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This note contained in document ADMS-06-04-02-0061
2. Although the reasons that JA gives seem sincere and sensible enough, he may have had another motive. In the congress in late April an effort to name John Langdon of New Hampshire a naval agent did not prevail because many objected that Langdon was a member of the congress (Burnett, ed., Letters of Members, 1:434–435). A Maryland delegate, acting on the instructions from his province, sought to deny to members offices of profit under the Continental Congress and the new governments already, or soon to be, established. { 152 } For JA's opinion of this maneuver, see JA to Samuel Chase, 14 June (below). No such resolution passed, but it has been argued that JA resigned his office out of sensitivity to the issue of plural officeholding (JA, Diary and Autobiography, 3:360–361 and discussion in the notes there). To James Warren, JA put it this way: “this is not a Time, if ever there was or can be one for Sinecures. Fill up every place. They ought to be full” (JA to Warren, 12 May, below). His inability to perform his duties seemed to weigh more heavily than the mere fact of holding more than one office; and although he thought he might have to resign his chief justiceship, he pointedly told Warren, “I shall think a little more about that and take Advice” (same). He did not resign until months later, probably hoping that he would be able to leave the congress and do the work he loved best.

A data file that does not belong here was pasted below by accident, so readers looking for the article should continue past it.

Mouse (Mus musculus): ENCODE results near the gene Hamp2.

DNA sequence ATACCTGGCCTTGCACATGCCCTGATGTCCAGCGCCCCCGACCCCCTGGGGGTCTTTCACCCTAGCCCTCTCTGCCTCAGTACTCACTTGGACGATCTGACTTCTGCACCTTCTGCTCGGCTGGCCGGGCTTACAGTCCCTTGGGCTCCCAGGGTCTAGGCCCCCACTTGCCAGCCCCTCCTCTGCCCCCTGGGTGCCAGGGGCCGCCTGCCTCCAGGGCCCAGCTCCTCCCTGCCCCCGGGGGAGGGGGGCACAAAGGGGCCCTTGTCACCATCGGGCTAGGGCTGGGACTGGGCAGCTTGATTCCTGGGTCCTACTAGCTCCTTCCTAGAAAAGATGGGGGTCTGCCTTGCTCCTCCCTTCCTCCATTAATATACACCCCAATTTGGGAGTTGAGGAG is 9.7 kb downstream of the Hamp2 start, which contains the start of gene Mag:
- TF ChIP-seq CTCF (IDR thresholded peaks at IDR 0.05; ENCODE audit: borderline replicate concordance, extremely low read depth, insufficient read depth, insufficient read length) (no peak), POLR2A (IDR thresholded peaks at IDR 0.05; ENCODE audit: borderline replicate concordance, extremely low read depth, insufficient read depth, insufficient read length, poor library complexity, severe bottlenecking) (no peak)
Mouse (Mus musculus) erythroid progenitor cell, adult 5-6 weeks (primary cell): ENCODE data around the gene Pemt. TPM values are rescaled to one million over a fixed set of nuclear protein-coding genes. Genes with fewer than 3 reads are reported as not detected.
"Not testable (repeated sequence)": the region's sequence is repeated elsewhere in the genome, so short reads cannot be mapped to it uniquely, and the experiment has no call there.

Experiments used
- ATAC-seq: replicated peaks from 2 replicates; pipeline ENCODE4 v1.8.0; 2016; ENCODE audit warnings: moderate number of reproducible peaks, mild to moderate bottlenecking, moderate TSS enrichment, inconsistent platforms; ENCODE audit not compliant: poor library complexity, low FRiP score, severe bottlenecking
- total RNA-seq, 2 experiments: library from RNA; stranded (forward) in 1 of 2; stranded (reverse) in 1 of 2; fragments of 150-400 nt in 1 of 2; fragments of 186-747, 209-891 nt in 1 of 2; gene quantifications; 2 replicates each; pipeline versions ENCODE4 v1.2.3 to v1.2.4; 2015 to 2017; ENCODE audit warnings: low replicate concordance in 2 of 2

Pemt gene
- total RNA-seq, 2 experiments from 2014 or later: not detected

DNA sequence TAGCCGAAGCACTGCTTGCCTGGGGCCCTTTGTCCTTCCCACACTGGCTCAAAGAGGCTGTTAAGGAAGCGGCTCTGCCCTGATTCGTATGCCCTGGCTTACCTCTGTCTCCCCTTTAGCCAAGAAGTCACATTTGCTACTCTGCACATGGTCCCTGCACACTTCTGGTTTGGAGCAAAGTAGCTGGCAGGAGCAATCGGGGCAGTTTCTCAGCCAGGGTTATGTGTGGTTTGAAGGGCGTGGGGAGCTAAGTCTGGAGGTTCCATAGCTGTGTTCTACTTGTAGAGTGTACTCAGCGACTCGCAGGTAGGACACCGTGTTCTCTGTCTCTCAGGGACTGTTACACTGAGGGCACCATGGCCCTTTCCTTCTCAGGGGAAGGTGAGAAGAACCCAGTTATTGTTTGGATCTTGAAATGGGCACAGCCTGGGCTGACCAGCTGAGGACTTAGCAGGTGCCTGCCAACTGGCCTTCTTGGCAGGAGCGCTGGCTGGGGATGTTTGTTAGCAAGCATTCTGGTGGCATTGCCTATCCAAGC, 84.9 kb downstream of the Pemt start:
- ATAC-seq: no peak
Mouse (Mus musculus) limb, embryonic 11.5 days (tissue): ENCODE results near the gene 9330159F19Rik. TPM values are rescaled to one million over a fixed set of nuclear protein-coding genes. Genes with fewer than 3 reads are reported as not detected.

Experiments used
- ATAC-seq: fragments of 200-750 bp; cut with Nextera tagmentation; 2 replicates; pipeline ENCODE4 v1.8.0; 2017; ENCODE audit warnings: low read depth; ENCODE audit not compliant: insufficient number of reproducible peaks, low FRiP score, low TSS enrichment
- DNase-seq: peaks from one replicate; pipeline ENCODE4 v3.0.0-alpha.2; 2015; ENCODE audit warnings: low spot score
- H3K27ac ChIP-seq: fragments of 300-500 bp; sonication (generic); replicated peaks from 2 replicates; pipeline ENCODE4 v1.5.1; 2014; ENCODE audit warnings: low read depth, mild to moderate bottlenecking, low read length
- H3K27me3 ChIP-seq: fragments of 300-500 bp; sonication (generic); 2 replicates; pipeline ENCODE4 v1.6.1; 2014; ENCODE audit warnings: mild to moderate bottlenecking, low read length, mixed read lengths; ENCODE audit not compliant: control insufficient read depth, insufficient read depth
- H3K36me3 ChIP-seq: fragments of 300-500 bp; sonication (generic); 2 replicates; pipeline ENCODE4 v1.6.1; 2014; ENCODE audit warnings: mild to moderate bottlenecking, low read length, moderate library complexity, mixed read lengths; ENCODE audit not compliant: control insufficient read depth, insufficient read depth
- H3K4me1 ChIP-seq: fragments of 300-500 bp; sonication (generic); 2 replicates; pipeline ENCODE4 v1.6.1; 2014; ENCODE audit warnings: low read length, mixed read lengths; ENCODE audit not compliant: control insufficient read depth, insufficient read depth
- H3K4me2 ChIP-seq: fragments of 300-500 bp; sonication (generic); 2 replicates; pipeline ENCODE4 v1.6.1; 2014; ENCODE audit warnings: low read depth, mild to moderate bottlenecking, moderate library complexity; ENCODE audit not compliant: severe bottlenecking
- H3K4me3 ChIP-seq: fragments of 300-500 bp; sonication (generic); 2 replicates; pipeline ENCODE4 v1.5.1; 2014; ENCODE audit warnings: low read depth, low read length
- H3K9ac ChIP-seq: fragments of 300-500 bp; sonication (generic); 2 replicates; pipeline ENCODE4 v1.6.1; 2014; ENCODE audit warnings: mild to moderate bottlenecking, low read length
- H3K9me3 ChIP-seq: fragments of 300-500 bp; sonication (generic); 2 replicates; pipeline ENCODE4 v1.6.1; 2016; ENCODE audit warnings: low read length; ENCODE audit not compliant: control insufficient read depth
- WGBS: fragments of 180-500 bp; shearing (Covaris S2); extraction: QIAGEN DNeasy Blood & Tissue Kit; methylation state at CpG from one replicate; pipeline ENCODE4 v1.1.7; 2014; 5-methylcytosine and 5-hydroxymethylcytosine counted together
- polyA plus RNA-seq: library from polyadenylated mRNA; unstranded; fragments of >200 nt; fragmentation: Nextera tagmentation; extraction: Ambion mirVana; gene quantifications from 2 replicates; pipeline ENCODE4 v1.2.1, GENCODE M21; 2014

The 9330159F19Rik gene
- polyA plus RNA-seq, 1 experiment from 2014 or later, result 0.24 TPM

Cite web page as: Founding Families: Digital Editions of the Papers of the Winthrops and the Adamses, ed.C. James Taylor. Boston: Massachusetts Historical Society, 2016.